The Frogs of Aristophanes: With Notes and Critical and Explanatory, Adapted to the Use of Schools and Universities

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John Murray, 1839 - 436 pages
 

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Page liv - reader may consult Isaiah (xliv. 14.19.) xlv. 20. Habak. (ii. 19.). When it is said, (Genes, xxi. 33,) that ' Abraham planted a grove in Beer-sheba, and called there on the name of the Lord,' a widely-different word, viz. the word eshel, is used,
Page xlvi - but I will not answer ; yea twice, but I will proceed no further.' And as by a little process of reasoning and induction, this earliest of divine communications informs us of the
Page lxxvi - he (David) bade them teach the children of Judah the use of the bow : behold it is written in the book of Jasher,' ie written in authentic records, viz. the writings or books laid up in the temple. Cf.
Page lv - supposing that altar hypethral, would involve no absurdity: but when, in addition to a former example quoted, we read of Josiah ' bringing out the grove from the house of the Lord, without Jerusalem, unto the brook Kidron, and stamping it small to powder
Page 147 - Call forth my dwarf, my eunuch, and my fool, And let them make me sport. What should I do, But cocker up my genius, and live free To all delights my fortune calls me to ? The Fox, Act I. Scene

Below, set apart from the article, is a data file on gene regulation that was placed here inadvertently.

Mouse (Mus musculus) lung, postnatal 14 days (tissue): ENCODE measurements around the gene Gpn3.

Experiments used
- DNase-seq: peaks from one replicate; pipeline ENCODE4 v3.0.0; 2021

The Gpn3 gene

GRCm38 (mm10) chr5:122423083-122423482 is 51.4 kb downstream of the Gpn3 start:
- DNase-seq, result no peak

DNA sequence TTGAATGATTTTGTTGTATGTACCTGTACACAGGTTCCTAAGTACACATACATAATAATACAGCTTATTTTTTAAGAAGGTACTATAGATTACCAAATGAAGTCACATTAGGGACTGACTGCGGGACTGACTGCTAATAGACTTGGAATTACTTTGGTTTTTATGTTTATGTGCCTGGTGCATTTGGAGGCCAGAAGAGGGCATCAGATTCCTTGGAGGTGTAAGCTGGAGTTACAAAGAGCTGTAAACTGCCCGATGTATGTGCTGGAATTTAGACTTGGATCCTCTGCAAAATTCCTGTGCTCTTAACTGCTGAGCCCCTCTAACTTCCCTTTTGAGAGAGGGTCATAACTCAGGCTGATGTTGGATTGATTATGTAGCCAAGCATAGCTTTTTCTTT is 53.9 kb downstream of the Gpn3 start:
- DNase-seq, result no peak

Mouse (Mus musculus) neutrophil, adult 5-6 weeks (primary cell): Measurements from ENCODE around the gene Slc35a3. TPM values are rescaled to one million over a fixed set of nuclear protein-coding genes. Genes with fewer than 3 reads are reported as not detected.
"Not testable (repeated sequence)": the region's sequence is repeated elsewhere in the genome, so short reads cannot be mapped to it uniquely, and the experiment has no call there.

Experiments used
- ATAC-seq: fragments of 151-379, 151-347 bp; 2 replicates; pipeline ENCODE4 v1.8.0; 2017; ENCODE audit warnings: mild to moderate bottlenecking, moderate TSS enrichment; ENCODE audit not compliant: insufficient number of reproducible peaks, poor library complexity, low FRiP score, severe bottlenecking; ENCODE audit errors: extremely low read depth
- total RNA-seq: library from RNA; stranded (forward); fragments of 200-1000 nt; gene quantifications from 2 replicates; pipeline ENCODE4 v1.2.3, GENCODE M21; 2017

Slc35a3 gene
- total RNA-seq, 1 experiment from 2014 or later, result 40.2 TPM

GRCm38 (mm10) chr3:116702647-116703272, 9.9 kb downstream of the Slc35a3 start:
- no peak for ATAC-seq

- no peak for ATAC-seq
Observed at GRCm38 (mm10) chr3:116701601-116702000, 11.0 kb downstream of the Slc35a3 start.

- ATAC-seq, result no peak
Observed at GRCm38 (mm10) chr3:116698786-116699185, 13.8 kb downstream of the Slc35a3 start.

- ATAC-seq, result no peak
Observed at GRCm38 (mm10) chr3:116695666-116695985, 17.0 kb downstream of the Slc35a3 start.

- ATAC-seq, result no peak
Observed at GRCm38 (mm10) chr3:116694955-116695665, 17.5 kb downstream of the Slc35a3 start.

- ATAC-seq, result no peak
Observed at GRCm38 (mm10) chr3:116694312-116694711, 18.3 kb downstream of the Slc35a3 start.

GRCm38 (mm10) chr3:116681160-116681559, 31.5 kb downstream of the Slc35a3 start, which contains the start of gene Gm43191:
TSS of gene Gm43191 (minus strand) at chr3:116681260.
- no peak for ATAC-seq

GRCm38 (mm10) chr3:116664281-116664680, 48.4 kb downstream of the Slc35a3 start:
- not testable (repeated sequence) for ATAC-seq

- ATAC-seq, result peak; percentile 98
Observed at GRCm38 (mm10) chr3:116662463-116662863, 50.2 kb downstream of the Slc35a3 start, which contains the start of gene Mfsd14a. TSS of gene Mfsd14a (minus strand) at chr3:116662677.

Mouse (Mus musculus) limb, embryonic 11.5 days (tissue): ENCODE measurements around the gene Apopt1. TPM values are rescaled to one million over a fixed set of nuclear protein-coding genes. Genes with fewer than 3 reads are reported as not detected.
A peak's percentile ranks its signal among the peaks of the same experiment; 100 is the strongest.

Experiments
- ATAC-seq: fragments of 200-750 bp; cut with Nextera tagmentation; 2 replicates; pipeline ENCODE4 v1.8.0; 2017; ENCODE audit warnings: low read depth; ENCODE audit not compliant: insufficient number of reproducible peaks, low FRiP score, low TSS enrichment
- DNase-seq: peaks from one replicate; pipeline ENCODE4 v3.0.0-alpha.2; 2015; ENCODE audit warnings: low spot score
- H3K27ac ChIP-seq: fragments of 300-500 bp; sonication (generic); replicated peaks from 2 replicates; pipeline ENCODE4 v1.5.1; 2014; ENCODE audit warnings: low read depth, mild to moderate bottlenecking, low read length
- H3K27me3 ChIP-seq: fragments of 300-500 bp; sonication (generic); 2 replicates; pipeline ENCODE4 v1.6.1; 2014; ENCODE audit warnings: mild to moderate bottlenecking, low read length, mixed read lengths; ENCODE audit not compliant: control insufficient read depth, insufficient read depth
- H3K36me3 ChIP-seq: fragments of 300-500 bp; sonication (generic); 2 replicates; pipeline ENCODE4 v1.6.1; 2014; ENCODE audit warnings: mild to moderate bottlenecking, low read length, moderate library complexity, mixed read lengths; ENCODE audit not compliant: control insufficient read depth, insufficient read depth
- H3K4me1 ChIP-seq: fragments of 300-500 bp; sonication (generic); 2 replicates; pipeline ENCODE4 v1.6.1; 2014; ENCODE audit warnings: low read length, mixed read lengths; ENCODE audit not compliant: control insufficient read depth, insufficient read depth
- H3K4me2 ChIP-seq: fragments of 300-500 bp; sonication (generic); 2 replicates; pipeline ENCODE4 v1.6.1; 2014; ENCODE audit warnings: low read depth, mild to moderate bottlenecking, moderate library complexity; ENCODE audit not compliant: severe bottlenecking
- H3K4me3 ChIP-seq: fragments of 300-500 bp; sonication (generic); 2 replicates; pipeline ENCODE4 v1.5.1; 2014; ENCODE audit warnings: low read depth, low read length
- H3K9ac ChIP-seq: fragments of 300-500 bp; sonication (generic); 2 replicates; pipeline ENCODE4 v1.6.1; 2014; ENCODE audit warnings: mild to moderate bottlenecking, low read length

Page 217 - deceased, they shall rise : Awake and sing, ye that dwell in the dust ! For thy dew is as the dew of the dawn.
Page 119 - Erect with rage,—his brow's impending gloom O'ershadowing his dark eyes' terrific blaze. The opponent, dexterous and wary, Will fend and parry ; While masses of conglomerated phrase, Enormous, ponderous, and pedantic, With indignation frantic, And strength and force gigantic, Are desperately sped At his devoted head.— Then in different style The touchstone and the file,
Page xxxiii - ass's colt unto the choice vine ; who was ' to wash his garments in wine, and his clothes in the blood of grapes.'' (Genes, xlix. 12:) Leaving the rich vale of Siddim, of which we shall have to speak hereafter, we cross the Asphaltic lake, and find ourselves among a people, who from their deity, and the fervent adoration evidently paid to him, are not unfrequently termed in Scriptural language, the
Page xxxvi - the various idolatries introduced or re-established by the infamous Manasseh are detailed, he is said in the former to have ' set a carved image, the idol which he had made, in the house of God,
Page xxxiii - to bind his foal unto the vine, and his ass's colt unto the choice vine ; who

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